At the end of the week Blossom returned to the mill, and on the afternoon of her arrival, Gay met her in the willow copse by the brook. To the casual observer there would have appeared no perceptible change in his manner, but a closer student of the hearts of lovers might have drawn an inference from the fact that he allowed her to wait five minutes for him at the place of meeting. True, as he explained passionately, his mother had asked for him just as he was leaving the house, and it was clearly impossible that he should refuse his mother! That he was still ardent for Blossom's embraces was evident to her glance, but the affair was settled, the mystery solved, and there was no longer need that he should torment himself. That the love of his kind is usually a torment or nothing had not, at this stage, occurred to either of the lovers. He was feeling strongly that, having conducted himself in so honourable a manner there was nothing more to be expected of him; while she assured her heart that when his love had proved capable of so gallant a sacrifice, it had established the fact of its immortality. The truth was that the fire still burned, though the obstacles, which had supplied fuel to the flames, were consumed, and a pleasant warmth rather than a destroying blaze was the result. Had Gay sounded the depths of his nature, which he seldom did, he would have discovered that for him passion was a kind of restlessness translated into emotion. When the restlessness was appeased, the desire in which it had revealed itself slowly evaporated.

"How is your mother?" was Blossom's first eager question, "oh, I do hope she is better!"

"Better, yes, but we're still awfully anxious, the least shock may kill her--Aunt Kesiah and I are walking on pins and needles. How are you, Beauty? Did you enjoy your visit?"

He kissed her lips, and she clung to him with the first expression of weakness she had ever shown.

"How could I when it ended like that?"

"Well, you're married anyway--that ought to satisfy you. What does it feel like?"

"I can't believe it--and I haven't even any ring."

"Oh, the ring! If you'd had it, you'd have dropped it about somewhere and let out the secret."

"I wish it had been in church and before a clergyman."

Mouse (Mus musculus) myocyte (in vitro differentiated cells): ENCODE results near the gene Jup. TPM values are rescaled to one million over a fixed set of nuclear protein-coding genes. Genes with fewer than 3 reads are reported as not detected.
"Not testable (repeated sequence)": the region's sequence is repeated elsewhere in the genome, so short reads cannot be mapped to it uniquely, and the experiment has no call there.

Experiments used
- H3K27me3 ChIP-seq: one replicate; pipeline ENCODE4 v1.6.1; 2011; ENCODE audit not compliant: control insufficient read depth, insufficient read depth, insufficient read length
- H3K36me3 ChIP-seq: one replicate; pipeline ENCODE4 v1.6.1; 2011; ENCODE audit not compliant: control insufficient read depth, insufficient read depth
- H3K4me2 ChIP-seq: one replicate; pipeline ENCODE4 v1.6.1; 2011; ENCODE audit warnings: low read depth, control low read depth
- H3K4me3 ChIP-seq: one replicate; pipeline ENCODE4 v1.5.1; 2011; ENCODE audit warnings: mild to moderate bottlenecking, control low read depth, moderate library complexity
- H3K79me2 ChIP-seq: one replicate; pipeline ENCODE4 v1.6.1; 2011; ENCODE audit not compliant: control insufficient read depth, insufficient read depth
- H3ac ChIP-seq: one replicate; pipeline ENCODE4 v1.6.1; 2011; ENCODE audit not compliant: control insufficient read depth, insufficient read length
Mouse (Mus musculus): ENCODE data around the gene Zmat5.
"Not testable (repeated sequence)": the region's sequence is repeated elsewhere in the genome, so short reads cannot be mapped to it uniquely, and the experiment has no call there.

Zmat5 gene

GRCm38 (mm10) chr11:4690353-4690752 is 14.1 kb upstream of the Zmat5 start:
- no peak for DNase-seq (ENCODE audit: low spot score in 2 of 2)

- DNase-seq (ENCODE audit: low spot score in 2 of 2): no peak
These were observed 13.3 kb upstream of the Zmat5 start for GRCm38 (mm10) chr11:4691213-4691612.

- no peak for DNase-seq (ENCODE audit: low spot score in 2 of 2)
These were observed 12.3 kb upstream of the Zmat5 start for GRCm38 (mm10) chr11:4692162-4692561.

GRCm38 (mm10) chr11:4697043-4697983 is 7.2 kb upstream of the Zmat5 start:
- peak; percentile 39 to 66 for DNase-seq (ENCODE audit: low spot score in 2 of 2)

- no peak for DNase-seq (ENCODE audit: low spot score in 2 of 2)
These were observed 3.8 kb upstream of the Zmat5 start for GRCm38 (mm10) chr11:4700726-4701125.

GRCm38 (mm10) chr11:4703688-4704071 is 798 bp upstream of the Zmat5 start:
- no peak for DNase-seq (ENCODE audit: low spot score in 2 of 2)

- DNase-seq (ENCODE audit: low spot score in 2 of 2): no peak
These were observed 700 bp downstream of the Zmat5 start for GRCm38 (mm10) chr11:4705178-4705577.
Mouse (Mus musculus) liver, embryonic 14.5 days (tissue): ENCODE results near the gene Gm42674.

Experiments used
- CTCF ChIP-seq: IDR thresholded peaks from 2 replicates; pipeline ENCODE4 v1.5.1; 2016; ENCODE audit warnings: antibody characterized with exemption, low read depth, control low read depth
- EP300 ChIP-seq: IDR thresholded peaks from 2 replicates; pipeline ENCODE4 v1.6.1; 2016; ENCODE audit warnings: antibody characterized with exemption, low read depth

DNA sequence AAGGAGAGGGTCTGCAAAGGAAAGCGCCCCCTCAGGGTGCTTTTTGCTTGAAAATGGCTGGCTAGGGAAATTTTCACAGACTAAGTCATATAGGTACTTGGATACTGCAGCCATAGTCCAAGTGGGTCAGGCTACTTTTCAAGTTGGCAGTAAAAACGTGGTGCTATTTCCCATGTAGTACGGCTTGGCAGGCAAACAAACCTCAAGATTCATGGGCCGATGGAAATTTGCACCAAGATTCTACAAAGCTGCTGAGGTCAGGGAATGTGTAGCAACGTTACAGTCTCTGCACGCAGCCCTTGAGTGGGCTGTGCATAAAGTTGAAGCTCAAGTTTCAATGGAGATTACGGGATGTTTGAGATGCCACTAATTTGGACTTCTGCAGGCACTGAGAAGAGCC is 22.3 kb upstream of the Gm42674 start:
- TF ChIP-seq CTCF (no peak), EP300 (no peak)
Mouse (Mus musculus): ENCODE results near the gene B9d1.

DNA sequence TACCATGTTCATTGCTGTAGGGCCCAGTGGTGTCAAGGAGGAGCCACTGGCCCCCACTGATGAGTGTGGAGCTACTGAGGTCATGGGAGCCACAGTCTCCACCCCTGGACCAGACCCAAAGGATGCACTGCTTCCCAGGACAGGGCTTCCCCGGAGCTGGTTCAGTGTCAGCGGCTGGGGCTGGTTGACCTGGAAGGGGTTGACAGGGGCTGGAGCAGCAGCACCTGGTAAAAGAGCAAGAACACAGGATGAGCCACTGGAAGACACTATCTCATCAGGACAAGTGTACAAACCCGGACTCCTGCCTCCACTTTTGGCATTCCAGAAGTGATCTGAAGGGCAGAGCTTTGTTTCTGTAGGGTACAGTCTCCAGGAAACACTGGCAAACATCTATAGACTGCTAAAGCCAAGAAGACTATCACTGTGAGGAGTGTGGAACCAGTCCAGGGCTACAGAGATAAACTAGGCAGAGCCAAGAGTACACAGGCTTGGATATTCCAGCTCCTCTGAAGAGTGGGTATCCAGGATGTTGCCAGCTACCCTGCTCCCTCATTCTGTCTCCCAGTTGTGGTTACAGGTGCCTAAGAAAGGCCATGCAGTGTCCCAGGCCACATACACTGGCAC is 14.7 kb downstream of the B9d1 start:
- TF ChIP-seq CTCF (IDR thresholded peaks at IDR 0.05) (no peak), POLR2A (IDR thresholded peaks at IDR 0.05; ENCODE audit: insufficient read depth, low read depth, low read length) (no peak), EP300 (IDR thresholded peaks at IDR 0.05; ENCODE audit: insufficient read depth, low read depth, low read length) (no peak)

"Are you trying to make me jealous again of the Reverend Orlando? I'm an old married man now, and it is hopeless."

"Do you really feel married, Jonathan?"

"The deuce I don't! If I did I'd be galloping down the turnpike."

"I wonder why you did it?" she questioned a little wistfully, "you take it so lightly."

"I could only take it lightly after I'd done it--that's why, darling."

"If I could believe in it I shouldn't mind the secrecy," she said, "but I feel so wicked and underhand that I hardly dare hold up my head before the folks at home. Jonathan, when do you think we may come out and confess?"

For a moment he did not answer, and she watched the frown gather slowly between his eyebrows.

"There, there, Blossom, don't begin that already," he responded irritably, "we can't make it public as long as my mother lives--that's out of the question. Do you think I could love you if I felt you had forced me to murder her? Heaven knows I've done enough--I've married you fair and square, and you ought to be satisfied."

"I am satisfied," she replied on the point of tears, "but, oh, Jonathan, I'm not happy."

"Then it's your own fault," he answered, still annoyed with her. "You've had everything your own way, and just because I get in trouble and come to you for sympathy, you begin to nag. For God's sake, don't become a nagging woman, Blossom. A man hates her worse than poison."

"O Jonathan!" she cried out sharply, placing her hand on her breast as though he had stabbed her.

"Of course, I'm only warning you. Your great charm is poise--I never saw a woman who had so much of it. That's what a man wants in a wife, too. Vagaries are all right in a girl, but when he marries, he wants something solid and sensible."

"Then you do love me, Jonathan?"

"Don't be a goose," he rejoined--for it was a question to which he had never in his life returned a direct answer.

"Of course, I know you do or you wouldn't have married me--but I wish you'd tell me so--just in words--sometimes."

"If I told you so, you'd have no curiosity left, and that would be bad for you. Come, kiss me, sweetheart, that's better than talking."

She kissed him obediently, as mildly complaisant as she had once been coldly aloof. Though the allurement of the remote had deserted her, she still possessed, in his eyes, the attraction of the beautiful. If the excitement of the chase was ended, the pleasure of the capture was still amply sufficient to make up the difference. He laughed softly as he kissed her, enjoying her freshness, her surrender, her adoration, which she no longer attempted to hide.

When he parted from her several hours afterwards, he had almost recovered the casual gaiety which had become his habit of mind. Life was too short either to wonder or to regret, he had once remarked, and a certain easy fatalism had softened so far the pricks of a disturbing conscience.

The walk from the pasture to the house led through a tangle of shrubbery called by the negroes, the Haunt's Walk, and as he pushed the leafless boughs out of his way, a flitting glimpse of red caught his eye beyond a turn in the path. An instant later, Molly passed him on her way to the spring or to the meadows beyond.

"Good day, Mr. Jonathan," she said, while her lips curved and she looked up at him with her arch and brilliant smile.

"Good day to yourself, cousin," he responded gaily, "what is your hurry?"

As he made a movement to detain her, she slipped past him, and a minute afterwards her laugh floated back.

"Oh, there's a reason!" she called over her shoulder.

A sudden thought appeared to strike him at her words, and turning quickly in the path, he looked after her until she disappeared down the winding path amid the tangle of shrubbery.

"Jove, she is amazingly pretty!" he said at last under his breath.